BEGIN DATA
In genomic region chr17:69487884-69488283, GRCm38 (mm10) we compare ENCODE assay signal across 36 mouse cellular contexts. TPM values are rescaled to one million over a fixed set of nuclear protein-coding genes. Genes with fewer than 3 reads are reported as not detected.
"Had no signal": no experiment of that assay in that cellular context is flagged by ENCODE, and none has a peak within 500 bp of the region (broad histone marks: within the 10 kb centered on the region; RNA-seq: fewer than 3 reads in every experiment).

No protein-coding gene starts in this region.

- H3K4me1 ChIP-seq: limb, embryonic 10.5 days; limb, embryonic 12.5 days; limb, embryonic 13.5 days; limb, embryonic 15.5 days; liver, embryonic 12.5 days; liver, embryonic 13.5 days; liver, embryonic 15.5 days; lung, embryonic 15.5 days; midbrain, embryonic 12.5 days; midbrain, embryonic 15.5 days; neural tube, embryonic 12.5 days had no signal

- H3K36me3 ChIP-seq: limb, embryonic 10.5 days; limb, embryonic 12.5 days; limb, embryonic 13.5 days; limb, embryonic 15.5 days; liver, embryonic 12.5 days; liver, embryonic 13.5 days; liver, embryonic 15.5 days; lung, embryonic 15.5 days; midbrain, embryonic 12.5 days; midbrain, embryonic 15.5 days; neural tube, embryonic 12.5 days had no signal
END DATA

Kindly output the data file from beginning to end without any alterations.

In genomic region chr17:69487884-69488283, GRCm38 (mm10) we compare ENCODE assay signal across 36 mouse cellular contexts. TPM values are rescaled to one million over a fixed set of nuclear protein-coding genes. Genes with fewer than 3 reads are reported as not detected.
"Had no signal": no experiment of that assay in that cellular context is flagged by ENCODE, and none has a peak within 500 bp of the region (broad histone marks: within the 10 kb centered on the region; RNA-seq: fewer than 3 reads in every experiment).

No protein-coding gene starts in this region.

- H3K4me1 ChIP-seq: limb, embryonic 10.5 days; limb, embryonic 12.5 days; limb, embryonic 13.5 days; limb, embryonic 15.5 days; liver, embryonic 12.5 days; liver, embryonic 13.5 days; liver, embryonic 15.5 days; lung, embryonic 15.5 days; midbrain, embryonic 12.5 days; midbrain, embryonic 15.5 days; neural tube, embryonic 12.5 days had no signal

- H3K36me3 ChIP-seq: limb, embryonic 10.5 days; limb, embryonic 12.5 days; limb, embryonic 13.5 days; limb, embryonic 15.5 days; liver, embryonic 12.5 days; liver, embryonic 13.5 days; liver, embryonic 15.5 days; lung, embryonic 15.5 days; midbrain, embryonic 12.5 days; midbrain, embryonic 15.5 days; neural tube, embryonic 12.5 days had no signal